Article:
Tips For Safely Driving With Your Pup In The Car

March 23, 2018

Some of us can remember the days when we used to hit the road or on our mother's lap, seat-belt free. Or maybe you recall that feeling of piling into the back of a pickup truck and cruising around town. Of course, neither scenario is actually safe, and both could net you a hefty fine if you try them now. But if riding in a car unrestrained isn't safe for us humans, how can it be safe for our dogs? 

Doggo Car iStockPhoto
Image courtesy of iStockphoto

Our canine companions are at risk of injury if some type of restraint is not used. A quick stop can send your dog flying into the front seat or through the windshield. Sheer excitement could have them jumping out an open window or into your lap, impairing your ability to drive. 

Those who love their dogs like family members want to keep their furry buddies with them as much as possible – even when it comes to hitting the road. Hooray for them, we say, but there are a few cautionary steps that should be taken before you drive with your pet. Here are a few options when it comes to car safety gear for dogs:

Take along your crate – the perfect doggy car seat.

Crates are the best type of restraint for your pet, as they provide the most protection. The crate should be the correct dimensions for the size and breed of dog. A crate inside a car should be strapped down or secured, just as a child's car seat would be. A crate in the bed of a truck should also be cross-tethered to prevent it from sliding around. A dog should never be crated in the open bed of a truck in bad weather.

»Check out our pick for top dog crates on Amazon.

Use a harness and/or short leash

Harnesses for dogs come in "step-in" and other styles and can be used inside or outside the automobile. They typically can be adjusted for dogs from 6 to 150 pounds. You’ll need to measure your pet's girth before ordering such a leash.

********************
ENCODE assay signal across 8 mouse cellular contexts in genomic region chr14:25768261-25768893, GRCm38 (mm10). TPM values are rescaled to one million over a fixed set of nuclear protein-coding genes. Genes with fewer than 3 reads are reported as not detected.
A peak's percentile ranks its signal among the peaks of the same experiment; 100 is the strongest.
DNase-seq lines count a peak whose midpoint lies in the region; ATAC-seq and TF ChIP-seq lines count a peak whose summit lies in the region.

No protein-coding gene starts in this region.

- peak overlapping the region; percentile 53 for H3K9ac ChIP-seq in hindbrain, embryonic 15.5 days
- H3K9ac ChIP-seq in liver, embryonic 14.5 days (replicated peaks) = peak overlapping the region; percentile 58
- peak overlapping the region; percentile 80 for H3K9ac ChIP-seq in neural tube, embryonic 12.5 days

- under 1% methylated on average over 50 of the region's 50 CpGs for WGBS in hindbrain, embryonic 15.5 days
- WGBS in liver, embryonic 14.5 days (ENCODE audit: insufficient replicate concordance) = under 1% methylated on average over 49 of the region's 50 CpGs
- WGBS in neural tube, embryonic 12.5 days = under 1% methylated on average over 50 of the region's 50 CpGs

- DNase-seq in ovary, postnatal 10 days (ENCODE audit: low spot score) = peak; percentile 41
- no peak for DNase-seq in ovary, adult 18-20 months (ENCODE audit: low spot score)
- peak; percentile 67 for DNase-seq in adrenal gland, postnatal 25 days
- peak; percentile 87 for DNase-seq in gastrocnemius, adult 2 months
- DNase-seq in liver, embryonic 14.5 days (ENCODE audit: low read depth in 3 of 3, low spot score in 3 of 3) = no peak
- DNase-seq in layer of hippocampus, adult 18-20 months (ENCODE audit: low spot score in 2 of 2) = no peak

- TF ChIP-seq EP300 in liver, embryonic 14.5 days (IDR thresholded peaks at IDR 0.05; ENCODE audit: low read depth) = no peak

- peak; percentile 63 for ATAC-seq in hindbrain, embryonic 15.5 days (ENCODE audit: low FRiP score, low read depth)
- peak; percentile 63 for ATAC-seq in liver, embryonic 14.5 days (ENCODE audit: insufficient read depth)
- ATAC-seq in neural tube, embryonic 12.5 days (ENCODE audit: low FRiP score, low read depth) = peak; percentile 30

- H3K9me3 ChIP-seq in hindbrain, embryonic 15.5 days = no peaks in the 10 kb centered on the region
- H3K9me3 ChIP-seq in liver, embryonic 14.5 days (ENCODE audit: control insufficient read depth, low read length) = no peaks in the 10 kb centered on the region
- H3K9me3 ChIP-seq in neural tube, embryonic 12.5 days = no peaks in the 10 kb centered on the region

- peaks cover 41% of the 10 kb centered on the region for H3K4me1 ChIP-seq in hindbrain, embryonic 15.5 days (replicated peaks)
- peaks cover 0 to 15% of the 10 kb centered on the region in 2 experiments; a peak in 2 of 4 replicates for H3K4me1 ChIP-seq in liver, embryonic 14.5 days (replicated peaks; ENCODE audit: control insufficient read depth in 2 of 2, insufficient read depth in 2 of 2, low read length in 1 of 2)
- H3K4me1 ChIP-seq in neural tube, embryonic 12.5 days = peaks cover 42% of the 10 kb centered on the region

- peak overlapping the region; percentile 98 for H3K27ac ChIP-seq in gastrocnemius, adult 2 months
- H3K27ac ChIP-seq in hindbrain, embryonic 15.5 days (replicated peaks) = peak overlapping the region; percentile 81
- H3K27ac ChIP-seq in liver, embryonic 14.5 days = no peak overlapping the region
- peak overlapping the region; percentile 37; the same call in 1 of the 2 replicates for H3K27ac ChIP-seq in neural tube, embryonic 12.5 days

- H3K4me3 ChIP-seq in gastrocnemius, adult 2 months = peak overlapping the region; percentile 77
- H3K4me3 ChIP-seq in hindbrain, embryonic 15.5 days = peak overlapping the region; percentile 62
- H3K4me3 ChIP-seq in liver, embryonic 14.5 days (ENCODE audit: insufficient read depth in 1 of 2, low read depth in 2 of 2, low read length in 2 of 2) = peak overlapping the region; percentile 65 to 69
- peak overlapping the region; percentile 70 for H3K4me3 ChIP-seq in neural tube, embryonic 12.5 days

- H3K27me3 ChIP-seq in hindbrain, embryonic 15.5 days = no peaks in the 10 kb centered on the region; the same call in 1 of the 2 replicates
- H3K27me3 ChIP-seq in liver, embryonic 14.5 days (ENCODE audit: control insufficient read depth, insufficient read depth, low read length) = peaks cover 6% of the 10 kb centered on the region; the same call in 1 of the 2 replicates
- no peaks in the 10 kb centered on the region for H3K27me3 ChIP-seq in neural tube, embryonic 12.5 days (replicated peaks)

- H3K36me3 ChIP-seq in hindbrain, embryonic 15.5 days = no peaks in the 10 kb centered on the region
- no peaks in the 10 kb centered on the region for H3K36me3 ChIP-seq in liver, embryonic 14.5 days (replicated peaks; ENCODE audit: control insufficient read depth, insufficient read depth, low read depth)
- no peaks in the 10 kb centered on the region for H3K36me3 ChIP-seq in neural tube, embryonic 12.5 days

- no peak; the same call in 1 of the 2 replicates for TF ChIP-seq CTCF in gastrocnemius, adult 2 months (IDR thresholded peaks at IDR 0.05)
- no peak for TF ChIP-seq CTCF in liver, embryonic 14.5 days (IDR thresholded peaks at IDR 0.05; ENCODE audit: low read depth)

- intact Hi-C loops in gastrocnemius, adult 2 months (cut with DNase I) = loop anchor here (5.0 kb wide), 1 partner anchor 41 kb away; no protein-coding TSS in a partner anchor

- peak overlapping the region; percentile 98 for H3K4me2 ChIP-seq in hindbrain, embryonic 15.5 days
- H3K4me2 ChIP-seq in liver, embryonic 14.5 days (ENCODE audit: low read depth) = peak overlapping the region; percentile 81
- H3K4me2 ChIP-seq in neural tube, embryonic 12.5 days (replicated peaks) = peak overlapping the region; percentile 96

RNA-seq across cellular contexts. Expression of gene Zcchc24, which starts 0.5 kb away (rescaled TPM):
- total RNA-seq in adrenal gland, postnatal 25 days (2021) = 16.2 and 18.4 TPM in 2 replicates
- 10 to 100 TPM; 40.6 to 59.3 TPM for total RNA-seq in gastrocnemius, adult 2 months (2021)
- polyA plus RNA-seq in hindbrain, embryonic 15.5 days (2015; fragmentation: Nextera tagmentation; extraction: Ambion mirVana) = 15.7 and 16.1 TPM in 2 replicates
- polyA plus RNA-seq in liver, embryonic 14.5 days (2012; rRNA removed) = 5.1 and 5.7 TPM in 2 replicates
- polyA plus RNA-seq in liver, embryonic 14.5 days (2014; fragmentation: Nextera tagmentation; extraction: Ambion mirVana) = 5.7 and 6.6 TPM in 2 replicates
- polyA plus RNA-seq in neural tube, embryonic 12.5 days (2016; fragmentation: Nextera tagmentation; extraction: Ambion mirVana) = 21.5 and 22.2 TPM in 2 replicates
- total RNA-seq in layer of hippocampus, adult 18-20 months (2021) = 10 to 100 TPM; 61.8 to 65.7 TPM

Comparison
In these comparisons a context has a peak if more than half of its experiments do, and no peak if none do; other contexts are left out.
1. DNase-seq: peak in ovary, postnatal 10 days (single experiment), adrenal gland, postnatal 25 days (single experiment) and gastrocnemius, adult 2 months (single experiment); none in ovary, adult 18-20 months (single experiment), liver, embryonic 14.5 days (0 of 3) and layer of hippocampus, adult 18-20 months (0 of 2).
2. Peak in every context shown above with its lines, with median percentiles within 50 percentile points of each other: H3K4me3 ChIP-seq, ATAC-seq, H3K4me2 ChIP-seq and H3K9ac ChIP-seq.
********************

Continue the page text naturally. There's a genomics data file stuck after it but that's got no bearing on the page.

Short leashes are made for smaller dogs and can be attached to the vehicle’s seat belt. As long as your dog is comfortable being restrained in this way, harnesses and dog seat belts are a nice alternative to a crate. These types of restraints will keep the dog firmly rooted to the seat of the car and decrease mobility while still allowing the dog to sit upright.

»Check out our pick for top dog harnesses/short leashes on Amazon.

Set up a barrier in the back seat

Back-seat barriers or "hammocks" are available to keep your pet from climbing or getting thrown into the front seat of the car. The hammock attaches to the headrests of the front and back seats, and the bottom of the hammock sits flat on the back seat. While the dog is not physically restrained, it’s unable to get into the front seat.

»Check out our pick for top dog backseat barriers on Amazon.

Using ziplines and dog seat covers

Pet ziplines can be strung between any two points inside the car. Once you attach your dog’s harness to it, the pet can move back and forth along its path without being able to wander freely or, more importantly, go flying. Seat covers can be another option to keep your pet stable. Many seat covers for dogs are designed to eliminate slipping while in a car. Most are made to cover the back seat and form walls on each side to act as a barrier against falling or losing balance.

»Check out our pick for top dog seat covers on Amazon.

Putting safety first when it comes to your pup

Some states have laws regarding the transport of dogs. Be aware of what your state (or any state you're driving through) requires before buying a pet restraint. While it may be lawful in one state to travel with a dog on your lap, it may be illegal in an adjacent state. 

Regardless of the legality, your main concern should be the safety of your dog, yourself and your other passengers. 

  • A few reasons for this new interest in safely driving with pets include:
  • Avoiding driver distraction
  • Ensuring that pet restraints are used properly
  • Keeping unsafe foods, chemicals and other items out of pets' reach
  • Front seat airbags not being designed for animals
  • Protecting your pet from flying debris
  • Leaving a pet in a hot car

Take care of yourself and your pet by putting safety first when driving. A little preparation goes a long way toward keeping your dog happy and healthy on the road.

About the Author

Kimberlea Buczeke is an automotive expert at RepairPal, the leading online source of auto repair resources and estimates. With many ASE Master certified mechanics on staff who have decades of experience, RepairPal knows all the fine points of car repair.

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